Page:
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Toyota Motor Corp.'s (TM-N) two assembly plants in Ontario are well-positioned to win new investments as the auto maker looks for ways to boost production in North America to offset the surge in the value of the yen that is wreaking havoc on its financial results.
Japan's largest auto maker is examining a number of options, including producing its Prius hybrid models in North America for the first time and boosting production of Lexus models in Canada, Yoshimi Inaba, president of Toyota Motor North America, told reporters Thursday in Toronto.
An investment at either Toyota plant in Cambridge, Ont., or Woodstock, Ont., would be a boost for the sector in Canada, which is facing the pressure of a rising Canadian dollar and whose leaders will be told by a consultant today that the industry's competitive position here is deteriorating.
Using North American plants to assemble the Prius, which started with a sedan but now includes a small minivan, a so-called city car and plug-in electric models, is "almost like - to me - a no brainer," Inaba said during a lunch at the Canadian International Auto Show in Toronto. He said he's pushing for a decision as soon as possible on whether to do that, and where.
Inaba is the second senior Toyota executive in recent months to point to increasing production of hybrid vehicles in North America as a tactic the company needs to adopt. Atsushi Niimi, Toyota's executive vice-president and Inaba's boss, told The Globe and Mail in Toyota City, Japan, in November that he believes it's time for North American plants to build more hybrids.
Inaba said he's open to the possibility of assembling Prius models in Canada. But industry experts believe it's much more likely that Toyota will assemble the Prius at a U.S. location.
There is a greater likelihood that the Cambridge plant, which is the only Toyota factory outside Japan that makes vehicles for the luxury Lexus brand, will be asked to increase production.
Workers at that plant now build the RX350 crossover utility vehicle, but that model is also put together at a plant in Kyushu, Japan. Assembling all RX350 models at Cambridge is under consideration, Inaba said.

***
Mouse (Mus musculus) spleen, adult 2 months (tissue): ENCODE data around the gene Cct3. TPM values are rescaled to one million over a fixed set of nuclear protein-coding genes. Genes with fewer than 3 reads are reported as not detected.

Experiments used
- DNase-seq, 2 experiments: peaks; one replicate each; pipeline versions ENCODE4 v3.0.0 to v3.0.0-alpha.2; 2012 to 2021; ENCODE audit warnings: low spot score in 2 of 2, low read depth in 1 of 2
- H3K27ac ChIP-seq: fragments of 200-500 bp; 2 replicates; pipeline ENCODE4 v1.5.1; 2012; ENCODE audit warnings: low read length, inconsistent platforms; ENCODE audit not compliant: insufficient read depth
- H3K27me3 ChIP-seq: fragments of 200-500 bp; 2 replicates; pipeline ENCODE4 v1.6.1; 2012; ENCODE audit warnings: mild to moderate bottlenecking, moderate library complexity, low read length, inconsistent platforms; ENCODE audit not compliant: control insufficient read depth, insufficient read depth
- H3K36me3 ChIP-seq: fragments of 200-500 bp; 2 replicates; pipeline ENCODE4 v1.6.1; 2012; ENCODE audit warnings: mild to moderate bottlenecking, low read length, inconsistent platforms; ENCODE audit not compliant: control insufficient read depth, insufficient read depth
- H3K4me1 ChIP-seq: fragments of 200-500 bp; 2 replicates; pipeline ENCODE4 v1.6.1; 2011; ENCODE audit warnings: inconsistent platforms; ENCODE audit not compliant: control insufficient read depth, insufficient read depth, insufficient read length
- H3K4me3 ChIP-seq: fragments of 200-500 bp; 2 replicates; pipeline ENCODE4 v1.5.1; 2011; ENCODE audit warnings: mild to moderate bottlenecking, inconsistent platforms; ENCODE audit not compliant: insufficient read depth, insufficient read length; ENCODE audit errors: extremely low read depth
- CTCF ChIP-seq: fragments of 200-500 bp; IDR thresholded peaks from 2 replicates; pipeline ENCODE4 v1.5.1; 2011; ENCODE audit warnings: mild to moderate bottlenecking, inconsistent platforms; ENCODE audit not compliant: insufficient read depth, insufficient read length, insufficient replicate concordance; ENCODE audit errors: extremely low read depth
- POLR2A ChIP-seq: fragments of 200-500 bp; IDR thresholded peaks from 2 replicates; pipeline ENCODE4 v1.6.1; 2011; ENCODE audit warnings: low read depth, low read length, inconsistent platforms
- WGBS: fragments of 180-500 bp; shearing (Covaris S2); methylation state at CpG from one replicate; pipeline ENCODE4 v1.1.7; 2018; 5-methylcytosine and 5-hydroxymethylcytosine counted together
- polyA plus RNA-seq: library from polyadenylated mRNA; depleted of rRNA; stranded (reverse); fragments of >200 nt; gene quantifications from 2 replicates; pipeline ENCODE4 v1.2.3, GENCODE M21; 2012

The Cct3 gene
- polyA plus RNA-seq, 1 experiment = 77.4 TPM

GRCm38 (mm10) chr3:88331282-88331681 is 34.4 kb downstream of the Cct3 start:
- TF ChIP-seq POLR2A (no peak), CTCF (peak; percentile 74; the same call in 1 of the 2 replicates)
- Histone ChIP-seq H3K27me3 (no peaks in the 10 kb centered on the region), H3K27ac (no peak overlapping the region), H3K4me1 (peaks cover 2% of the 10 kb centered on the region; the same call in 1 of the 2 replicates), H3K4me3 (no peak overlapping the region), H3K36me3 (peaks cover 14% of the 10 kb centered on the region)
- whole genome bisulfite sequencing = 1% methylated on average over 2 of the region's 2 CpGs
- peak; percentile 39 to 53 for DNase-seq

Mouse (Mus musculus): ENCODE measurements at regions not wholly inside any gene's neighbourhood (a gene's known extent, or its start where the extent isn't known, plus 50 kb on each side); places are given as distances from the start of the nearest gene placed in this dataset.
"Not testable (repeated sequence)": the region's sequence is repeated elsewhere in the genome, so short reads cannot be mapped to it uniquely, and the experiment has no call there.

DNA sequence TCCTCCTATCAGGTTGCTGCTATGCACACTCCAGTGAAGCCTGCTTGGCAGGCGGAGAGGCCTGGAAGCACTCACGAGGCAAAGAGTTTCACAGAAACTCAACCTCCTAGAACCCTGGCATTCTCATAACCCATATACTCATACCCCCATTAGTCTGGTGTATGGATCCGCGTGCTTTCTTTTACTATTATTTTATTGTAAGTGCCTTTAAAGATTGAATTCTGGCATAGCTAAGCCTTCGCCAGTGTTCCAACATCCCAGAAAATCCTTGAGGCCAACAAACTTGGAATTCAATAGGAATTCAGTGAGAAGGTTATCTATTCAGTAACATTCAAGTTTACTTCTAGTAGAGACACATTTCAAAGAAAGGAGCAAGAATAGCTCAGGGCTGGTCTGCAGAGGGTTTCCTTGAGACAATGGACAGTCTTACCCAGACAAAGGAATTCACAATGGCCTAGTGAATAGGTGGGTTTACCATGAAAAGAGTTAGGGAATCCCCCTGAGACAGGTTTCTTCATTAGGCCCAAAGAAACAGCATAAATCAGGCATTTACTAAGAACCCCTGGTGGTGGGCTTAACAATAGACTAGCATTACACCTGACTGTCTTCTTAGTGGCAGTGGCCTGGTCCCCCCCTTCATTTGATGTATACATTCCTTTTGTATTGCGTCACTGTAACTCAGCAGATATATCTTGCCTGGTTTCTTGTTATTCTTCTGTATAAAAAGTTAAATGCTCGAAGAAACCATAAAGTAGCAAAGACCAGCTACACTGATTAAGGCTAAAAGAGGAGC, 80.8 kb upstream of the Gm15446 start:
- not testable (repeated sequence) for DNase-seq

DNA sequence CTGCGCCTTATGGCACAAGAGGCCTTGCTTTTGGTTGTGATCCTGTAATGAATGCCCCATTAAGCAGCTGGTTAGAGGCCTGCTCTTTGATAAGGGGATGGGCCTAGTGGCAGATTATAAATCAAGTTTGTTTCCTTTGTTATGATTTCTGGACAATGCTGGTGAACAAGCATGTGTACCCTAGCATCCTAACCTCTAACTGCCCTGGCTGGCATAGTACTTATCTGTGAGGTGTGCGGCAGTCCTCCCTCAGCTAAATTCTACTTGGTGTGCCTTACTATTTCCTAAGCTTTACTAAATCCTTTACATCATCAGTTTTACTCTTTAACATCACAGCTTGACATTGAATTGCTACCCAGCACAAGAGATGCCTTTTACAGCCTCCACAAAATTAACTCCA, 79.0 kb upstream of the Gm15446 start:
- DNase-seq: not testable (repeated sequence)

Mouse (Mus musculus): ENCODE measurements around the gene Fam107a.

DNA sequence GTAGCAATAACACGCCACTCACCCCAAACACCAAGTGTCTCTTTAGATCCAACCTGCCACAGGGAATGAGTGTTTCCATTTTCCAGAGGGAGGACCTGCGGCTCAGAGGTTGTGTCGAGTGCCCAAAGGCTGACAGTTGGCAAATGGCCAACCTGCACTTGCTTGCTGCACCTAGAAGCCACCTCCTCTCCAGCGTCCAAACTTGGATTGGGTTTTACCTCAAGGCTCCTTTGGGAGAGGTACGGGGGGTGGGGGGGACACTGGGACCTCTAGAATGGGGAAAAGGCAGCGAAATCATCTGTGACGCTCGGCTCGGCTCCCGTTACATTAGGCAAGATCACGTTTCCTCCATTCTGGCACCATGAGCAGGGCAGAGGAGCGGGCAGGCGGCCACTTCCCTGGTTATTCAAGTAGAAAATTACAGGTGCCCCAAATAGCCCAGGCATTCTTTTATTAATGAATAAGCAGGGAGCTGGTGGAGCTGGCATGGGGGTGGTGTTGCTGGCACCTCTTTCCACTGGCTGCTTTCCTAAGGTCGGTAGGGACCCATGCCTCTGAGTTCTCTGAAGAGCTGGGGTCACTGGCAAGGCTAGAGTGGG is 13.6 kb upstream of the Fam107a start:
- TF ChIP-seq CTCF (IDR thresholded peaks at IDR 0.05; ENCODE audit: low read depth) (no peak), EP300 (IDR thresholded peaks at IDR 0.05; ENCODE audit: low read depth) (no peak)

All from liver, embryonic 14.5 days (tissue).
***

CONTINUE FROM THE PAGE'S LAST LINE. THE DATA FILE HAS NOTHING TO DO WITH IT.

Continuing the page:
"The exchange rate plays a very important role in our business decisions, that's why we are considering all the possible scenarios of trying to mitigate the impact," he said. He added that he's not sure how long the yen will stay at its current near-record high of about 78 to the U.S. dollar, but he hopes the currency pressure will ease this year.
In addition to producing more vehicles outside Japan, Toyota could increase local content, ship parts to Japan from North America or buy more raw materials in locations where it builds cars and trucks, he added.
Inside Toyota, there is a growing body of opinion that the surge in the value of the yen is more than a temporary phenomenon and that production needs to be expanded outside Japan to offset the battering the company is taking from the currency, said one source familiar with the debate.
Inaba announced last week that a factory in Princeton, Ind., will begin assembling hybrid versions of the Highlander crossover next year.
Toyota's traditional practice has been to produce a vehicle in North America once it reaches a certain threshold. Prius passed that threshold long ago and ranked as the third-highest-selling vehicle in the company's lineup last year in the United States. Toyota sold 136,463 Prius models last year, down 3 percent from 2010, but sales were hurt by the March, 2011, earthquake and tsunami that disrupted supplies.
Prius sales jumped 9 percent last month to 11,555 from 10,635 in the U.S. market. They more than doubled last month in Canada.